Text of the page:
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Abec Rating Info


The ABEC rating system has been around for the last 35 years. The purpose of the ABEC committee (Annular Bearing Engineers Committee) is not to test every manufacturer’s bearings and proclaim them good or bad, but to establish dimensions, tolerances, geometry, and noise standards for bearings in an attempt to aid industrial bearing manufacturers and users in the production, comparison and selection of bearings for general applications. However, since every bearing is used in a different manner and environment, bearings should be redesigned or "customized" for special uses (like skating). 

The ABEC rating system is not intended to be the only criteria used for selecting bearings for use in specialized applications like skating. It is only one of the tools a bearing designer can use if it is appropriate for the application.

The ABEC rating system includes grades 1,3,5,7, and 9. The higher the ABEC rating, the tighter the tolerances are, making the bearing a more precision part. High precision and small tolerances are required for bearings to function at very high RPM, in products like high speed routers that must spin at 20 to 30,000 RPM. In an application like this, an ABEC - 7 or 9 bearing rating may be appropriate. However, a skateboard with 54mm wheels turning 20,000 RPM will be traveling about 127 MPH! Since virtually all skating is done under 30 MPH, the realistic maximum RPM your skate bearings will see is about 4700 RPM and probably 90% of skating occurs under 2000 RPM. Thus, very high precision is not required at skating speeds.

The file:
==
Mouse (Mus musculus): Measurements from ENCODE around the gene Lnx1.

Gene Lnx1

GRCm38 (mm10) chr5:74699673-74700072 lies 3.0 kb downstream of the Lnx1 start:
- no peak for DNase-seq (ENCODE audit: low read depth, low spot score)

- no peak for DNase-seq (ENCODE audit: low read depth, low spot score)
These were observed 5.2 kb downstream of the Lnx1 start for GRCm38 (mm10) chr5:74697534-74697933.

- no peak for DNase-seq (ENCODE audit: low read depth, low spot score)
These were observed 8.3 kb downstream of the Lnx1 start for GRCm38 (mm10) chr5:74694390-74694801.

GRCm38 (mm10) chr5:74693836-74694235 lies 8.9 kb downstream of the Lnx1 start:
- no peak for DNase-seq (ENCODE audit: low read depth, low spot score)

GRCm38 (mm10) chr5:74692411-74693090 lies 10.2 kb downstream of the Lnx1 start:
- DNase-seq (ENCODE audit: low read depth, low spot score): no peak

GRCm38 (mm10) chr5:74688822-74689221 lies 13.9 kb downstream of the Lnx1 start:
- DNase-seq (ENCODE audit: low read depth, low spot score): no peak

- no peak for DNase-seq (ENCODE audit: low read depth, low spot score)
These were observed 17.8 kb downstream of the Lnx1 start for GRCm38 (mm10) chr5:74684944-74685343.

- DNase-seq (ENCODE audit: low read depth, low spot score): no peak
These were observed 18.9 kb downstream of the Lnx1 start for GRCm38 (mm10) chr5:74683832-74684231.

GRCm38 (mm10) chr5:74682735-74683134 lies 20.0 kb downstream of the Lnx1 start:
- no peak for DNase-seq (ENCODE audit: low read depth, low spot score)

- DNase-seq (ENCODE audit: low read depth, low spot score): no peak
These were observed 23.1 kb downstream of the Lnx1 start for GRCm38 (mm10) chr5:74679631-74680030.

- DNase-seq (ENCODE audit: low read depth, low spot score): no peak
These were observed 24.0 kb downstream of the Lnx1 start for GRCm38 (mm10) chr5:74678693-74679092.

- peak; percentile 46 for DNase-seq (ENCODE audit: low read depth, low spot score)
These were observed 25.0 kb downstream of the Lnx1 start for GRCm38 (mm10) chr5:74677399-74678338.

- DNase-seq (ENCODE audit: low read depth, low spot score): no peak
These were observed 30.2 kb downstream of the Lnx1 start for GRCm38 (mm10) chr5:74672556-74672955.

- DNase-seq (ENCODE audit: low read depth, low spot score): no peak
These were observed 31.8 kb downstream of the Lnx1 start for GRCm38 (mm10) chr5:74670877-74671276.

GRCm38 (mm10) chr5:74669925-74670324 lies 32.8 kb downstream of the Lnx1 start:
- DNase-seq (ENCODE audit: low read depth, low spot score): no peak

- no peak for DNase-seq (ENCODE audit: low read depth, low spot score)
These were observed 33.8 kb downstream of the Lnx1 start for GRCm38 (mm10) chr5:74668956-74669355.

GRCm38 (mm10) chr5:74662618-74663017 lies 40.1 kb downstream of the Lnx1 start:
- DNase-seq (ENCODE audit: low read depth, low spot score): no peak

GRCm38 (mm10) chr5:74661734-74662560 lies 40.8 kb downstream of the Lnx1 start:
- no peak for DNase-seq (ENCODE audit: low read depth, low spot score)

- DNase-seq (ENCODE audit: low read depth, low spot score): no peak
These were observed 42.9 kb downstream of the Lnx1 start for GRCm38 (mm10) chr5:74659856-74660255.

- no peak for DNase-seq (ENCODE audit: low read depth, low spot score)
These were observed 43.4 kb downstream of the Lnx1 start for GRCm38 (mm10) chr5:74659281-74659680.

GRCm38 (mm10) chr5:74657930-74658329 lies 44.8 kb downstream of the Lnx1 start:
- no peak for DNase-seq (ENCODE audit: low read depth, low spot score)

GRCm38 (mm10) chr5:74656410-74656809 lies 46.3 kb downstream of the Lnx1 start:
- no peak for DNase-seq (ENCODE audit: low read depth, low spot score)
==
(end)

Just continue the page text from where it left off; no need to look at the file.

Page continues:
The dimensions and tolerances controlled by the ABEC standards include the diameters and widths of the raceways, their shapes to some extent and the smoothness of the running surfaces. The ABEC rating system ignores side loading, impact resistance, materials selection and grade, appropriateness of lubrication, ball retainer type, grade of ball, the clearance between the balls and the races, installation requirements, and the need for maintenance and cleaning. All these bearing design requirements are very important to the performance of your skate bearing, even though the ABEC rating says nothing about them.

Information sourced from Bones -